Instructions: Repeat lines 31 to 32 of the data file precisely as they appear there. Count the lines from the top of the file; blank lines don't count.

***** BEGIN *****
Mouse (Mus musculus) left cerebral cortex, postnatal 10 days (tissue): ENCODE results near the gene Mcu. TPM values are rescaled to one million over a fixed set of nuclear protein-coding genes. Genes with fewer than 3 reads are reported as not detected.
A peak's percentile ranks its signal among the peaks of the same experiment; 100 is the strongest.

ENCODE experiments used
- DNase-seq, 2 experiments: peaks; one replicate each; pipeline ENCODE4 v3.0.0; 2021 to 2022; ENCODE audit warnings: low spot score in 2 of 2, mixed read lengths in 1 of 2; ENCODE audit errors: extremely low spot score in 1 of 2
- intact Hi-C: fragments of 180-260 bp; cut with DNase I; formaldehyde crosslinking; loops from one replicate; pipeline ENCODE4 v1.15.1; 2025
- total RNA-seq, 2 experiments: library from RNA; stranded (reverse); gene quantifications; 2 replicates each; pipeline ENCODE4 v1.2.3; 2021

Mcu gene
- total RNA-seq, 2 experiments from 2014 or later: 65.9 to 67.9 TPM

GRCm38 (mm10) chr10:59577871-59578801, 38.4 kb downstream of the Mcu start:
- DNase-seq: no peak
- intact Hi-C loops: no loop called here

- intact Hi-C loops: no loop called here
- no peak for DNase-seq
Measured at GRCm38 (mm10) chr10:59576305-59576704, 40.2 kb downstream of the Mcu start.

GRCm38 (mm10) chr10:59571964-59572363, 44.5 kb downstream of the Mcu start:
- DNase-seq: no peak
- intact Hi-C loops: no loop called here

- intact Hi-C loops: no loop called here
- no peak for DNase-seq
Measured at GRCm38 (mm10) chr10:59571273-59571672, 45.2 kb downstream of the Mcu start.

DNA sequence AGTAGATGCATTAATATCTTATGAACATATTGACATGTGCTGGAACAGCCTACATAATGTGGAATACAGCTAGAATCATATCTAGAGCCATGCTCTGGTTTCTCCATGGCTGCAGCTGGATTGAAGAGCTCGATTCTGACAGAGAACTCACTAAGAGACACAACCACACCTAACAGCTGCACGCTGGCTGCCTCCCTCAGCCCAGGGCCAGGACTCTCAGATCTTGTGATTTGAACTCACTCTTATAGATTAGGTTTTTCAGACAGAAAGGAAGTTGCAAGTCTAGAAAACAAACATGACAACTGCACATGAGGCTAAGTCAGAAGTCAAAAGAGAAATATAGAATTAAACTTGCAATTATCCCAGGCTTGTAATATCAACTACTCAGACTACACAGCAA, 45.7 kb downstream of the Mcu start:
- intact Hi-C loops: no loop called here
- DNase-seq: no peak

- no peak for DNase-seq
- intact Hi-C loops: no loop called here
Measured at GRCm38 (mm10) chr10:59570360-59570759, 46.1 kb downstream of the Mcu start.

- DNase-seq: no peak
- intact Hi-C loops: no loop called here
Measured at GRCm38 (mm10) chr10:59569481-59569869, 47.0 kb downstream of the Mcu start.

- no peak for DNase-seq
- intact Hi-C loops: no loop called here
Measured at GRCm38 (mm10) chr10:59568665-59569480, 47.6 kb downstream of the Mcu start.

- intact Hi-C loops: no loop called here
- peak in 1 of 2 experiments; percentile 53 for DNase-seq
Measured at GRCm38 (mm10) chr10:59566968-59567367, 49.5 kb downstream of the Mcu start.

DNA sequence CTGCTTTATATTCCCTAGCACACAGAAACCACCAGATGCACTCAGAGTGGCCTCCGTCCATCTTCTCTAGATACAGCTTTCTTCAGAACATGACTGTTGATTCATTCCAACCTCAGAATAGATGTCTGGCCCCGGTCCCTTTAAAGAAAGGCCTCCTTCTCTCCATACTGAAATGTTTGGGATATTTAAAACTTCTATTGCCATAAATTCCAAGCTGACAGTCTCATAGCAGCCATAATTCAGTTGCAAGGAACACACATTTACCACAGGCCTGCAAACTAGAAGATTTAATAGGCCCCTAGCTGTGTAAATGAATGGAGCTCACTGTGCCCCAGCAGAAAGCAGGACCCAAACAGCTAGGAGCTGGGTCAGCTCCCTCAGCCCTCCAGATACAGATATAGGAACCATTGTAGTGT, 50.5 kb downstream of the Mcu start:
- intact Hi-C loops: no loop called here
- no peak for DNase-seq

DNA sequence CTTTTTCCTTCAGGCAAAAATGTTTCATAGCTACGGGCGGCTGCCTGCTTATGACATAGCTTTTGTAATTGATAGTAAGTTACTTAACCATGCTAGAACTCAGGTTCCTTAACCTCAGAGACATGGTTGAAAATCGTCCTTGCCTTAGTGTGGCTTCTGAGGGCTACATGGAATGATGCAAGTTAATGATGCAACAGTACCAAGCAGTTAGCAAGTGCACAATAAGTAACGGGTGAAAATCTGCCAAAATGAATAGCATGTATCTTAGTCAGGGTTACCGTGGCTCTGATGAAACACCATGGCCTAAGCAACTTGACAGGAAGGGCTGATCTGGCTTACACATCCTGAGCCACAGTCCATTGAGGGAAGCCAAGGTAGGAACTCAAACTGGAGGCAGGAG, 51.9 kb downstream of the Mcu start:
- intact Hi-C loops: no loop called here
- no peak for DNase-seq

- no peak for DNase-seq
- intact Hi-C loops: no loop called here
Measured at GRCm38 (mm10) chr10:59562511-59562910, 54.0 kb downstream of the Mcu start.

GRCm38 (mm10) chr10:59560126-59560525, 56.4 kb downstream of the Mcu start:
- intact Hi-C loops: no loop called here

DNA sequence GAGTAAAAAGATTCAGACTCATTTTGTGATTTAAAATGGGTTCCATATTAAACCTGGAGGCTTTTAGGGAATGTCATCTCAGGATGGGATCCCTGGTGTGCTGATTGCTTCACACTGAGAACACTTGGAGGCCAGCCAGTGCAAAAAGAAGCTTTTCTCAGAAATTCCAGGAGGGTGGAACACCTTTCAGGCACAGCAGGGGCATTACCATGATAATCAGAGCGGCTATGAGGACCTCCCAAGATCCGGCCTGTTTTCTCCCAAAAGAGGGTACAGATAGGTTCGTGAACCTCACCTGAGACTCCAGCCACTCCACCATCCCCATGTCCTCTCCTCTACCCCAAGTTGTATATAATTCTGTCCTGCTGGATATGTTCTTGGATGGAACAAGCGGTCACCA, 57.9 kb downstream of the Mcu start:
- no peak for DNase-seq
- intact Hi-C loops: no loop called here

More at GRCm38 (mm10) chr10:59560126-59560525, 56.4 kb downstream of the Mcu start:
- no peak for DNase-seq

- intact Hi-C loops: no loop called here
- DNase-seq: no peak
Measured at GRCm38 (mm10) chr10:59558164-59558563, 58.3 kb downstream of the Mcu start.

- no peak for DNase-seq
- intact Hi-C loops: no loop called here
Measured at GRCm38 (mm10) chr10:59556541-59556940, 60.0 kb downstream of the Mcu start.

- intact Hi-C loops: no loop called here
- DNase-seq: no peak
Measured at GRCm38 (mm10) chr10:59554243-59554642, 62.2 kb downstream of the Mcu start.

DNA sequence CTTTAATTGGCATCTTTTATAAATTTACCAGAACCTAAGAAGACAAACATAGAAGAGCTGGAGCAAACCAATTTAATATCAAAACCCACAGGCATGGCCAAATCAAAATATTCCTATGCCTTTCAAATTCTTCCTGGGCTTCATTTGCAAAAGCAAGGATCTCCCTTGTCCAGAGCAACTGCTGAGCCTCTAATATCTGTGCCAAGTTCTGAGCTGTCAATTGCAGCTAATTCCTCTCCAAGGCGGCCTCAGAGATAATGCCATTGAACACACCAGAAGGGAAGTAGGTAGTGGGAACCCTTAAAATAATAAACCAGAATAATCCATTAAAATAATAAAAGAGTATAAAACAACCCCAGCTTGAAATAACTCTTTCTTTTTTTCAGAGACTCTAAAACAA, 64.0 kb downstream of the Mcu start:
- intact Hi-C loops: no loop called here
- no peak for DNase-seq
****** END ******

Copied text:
- intact Hi-C loops: no loop called here
Measured at GRCm38 (mm10) chr10:59568665-59569480, 47.6 kb downstream of the Mcu start.